Fluoroquinolones (Cipro, Levaquin, Avelox, Floxin, and their generic equivalents) wreak havoc on the gut. Of course they do–they’re powerful, broad-spectrum antibiotics that destroy all bacteria in their path. They indiscriminately kill both the good and bad bacteria in the gut–creating dysbiosis.
As more is learned about the importance of the gut microbiome (many people are now referring to it as an organ), it is being recognized that bacterial diversity is vital for many aspects of health. According to this guide to the microbiome, “a high diversity of GI organisms has been associated with states of relatively good health, while low diversity has been associated with states of disease or chronic dysfunction.” Many gut bacteria are linked with controlling inflammation and weight loss, including Butyrivibrio crossotus, Odoribacter, B. vulgatus, Bifidobacterium, and many others.
Unfortunately, because of antibiotic use (and over-use), deficiencies in the standard American diet (SAD), antibiotic pesticides like glyphosate, and other environmental factors, many important bacterial species are disappearing from our gut microbiomes.
In Missing Microbes: How the Overuse of Antibiotics is Fueling our Modern Plagues, Dr. Martin J. Blaser asserts that the extinction of our vital microbes is causally linked to many of the diseases of modernity–from obesity to autoimmune diseases. Missing Microbes is an excellent book, and I highly recommend it. One thing on display in Missing Microbes is ambivalence about antibiotics. We all know that antibiotics have saved millions of lives, and we know that antibiotic resistance is a serious problem. We are also beginning to learn that antibiotic use has consequences, including the diseases that are related to microbiome destruction which include many of the diseases of modernity like autoimmune diseases and autism. Perhaps a re-analysis of the costs and benefits of antibiotics is in order.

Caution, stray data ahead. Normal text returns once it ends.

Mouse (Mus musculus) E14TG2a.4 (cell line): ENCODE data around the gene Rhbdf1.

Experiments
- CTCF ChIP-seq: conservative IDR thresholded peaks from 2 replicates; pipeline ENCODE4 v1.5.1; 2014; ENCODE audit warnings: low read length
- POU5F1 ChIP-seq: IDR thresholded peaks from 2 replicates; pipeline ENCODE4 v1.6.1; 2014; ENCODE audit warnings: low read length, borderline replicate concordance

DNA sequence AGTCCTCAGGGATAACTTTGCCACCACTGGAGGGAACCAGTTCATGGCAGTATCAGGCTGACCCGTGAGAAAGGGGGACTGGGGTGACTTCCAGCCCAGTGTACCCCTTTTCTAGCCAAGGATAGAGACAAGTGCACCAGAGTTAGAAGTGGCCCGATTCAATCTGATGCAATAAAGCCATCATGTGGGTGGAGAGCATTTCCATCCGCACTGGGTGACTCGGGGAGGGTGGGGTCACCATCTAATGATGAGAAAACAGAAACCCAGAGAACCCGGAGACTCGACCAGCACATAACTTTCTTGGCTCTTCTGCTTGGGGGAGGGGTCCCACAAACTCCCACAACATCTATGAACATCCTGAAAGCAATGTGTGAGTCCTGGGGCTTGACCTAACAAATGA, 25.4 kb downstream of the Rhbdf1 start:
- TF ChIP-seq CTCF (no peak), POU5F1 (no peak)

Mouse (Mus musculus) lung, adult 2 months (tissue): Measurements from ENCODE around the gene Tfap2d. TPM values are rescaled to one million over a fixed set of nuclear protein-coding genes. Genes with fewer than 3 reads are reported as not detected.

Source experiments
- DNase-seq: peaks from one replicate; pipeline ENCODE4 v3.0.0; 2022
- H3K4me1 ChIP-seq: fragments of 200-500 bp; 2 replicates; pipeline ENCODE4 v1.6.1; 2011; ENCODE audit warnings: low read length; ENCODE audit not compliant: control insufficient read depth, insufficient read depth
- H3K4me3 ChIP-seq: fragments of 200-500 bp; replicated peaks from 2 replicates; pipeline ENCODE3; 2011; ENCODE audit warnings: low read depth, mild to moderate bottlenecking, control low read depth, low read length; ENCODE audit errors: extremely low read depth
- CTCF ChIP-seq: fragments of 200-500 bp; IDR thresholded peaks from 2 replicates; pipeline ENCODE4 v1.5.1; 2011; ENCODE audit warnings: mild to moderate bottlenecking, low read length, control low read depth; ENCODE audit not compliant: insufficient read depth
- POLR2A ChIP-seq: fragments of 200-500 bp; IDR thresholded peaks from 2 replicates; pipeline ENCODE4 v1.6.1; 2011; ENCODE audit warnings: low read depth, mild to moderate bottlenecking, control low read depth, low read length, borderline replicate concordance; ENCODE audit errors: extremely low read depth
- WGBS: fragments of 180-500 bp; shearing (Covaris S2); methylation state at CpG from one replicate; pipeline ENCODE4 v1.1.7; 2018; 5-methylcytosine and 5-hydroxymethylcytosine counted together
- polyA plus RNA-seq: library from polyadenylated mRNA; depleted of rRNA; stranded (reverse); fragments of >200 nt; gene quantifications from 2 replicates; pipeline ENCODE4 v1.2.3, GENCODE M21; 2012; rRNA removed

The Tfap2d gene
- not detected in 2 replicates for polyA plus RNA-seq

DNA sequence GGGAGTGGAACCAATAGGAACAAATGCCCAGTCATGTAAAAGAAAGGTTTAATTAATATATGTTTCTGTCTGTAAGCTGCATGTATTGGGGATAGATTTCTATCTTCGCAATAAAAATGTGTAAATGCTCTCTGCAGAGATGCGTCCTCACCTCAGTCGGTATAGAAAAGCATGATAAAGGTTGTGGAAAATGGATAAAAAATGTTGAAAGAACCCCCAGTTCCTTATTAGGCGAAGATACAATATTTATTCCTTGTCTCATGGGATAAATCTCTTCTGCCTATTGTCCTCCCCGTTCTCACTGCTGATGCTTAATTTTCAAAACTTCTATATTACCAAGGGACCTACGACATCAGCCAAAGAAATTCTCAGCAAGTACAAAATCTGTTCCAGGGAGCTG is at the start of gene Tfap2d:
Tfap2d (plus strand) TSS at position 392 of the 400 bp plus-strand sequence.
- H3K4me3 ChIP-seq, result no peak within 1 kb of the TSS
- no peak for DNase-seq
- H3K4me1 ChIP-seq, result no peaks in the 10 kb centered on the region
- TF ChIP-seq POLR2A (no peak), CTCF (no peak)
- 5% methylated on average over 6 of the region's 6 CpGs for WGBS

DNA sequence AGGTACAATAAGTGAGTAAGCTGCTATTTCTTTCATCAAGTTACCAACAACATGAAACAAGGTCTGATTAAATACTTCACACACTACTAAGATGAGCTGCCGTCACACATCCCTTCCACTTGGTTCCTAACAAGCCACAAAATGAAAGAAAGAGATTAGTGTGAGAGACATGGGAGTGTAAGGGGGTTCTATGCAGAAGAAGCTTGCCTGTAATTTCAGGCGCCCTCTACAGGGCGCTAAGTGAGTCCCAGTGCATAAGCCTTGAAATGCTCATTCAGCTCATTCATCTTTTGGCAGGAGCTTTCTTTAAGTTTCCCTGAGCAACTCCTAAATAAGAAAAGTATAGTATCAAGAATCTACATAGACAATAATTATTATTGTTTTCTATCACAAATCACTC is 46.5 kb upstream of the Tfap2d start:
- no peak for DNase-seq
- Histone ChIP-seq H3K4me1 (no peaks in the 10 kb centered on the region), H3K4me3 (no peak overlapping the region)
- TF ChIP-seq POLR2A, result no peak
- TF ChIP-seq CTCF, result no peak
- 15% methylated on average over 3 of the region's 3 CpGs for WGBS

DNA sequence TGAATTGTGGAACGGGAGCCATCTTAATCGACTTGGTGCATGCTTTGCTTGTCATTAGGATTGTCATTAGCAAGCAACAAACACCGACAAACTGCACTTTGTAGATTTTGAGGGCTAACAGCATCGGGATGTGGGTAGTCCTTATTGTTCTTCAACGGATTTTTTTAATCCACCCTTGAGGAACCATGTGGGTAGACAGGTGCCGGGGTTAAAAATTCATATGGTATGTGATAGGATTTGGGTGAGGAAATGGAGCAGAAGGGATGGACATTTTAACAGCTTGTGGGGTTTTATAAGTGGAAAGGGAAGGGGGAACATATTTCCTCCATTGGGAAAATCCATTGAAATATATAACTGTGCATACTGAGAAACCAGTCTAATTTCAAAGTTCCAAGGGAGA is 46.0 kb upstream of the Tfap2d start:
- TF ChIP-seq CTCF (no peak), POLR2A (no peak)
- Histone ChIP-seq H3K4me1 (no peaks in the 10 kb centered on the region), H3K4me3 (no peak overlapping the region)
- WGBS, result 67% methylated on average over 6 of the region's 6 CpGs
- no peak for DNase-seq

Many people with fluoroquinolone toxicity have high inflammatory markers, and fluoroquinolone toxicity often looks and feels like an autoimmune disease. Given the role of many bacteria in reducing (or increasing) inflammation, an examination of the roles of various microbes should be done for fluoroquinolone toxicity patients.
One way that you can test your own microbiome is through uBiome. uBiome is a biotechnology company based in San Francisco that gives individuals access to sequencing technology to sequence their microbiomes with a sampling kit and website. A floxie friend recently had her microbiome mapped through uBiome and discovered that she has no oxalobacter formigenes. Some of the potential consequences of not having oxalobacter formigenes are described in the post Fluoroquinolone Antibiotics and Oxalate Overload. If you are interested in testing your microbiome through uBiome, to see if you have any oxalobacter formigenes, HERE is a 10% off coupon for all uBiome tests:
What role does oxalate accumulation play in fluoroquinolone toxicity? How does elimination of oxalobacter formigenes contribute to multi-symptom, chronic illness? How does gut health fit in with the many other theories about fluoroquinolone toxicity? (Many of which are described in the post, What is Fluoroquinolone Toxicity?) All of those are good questions that, unfortunately, are yet to be answered.
Some useful resources for learning more about oxalate overload are: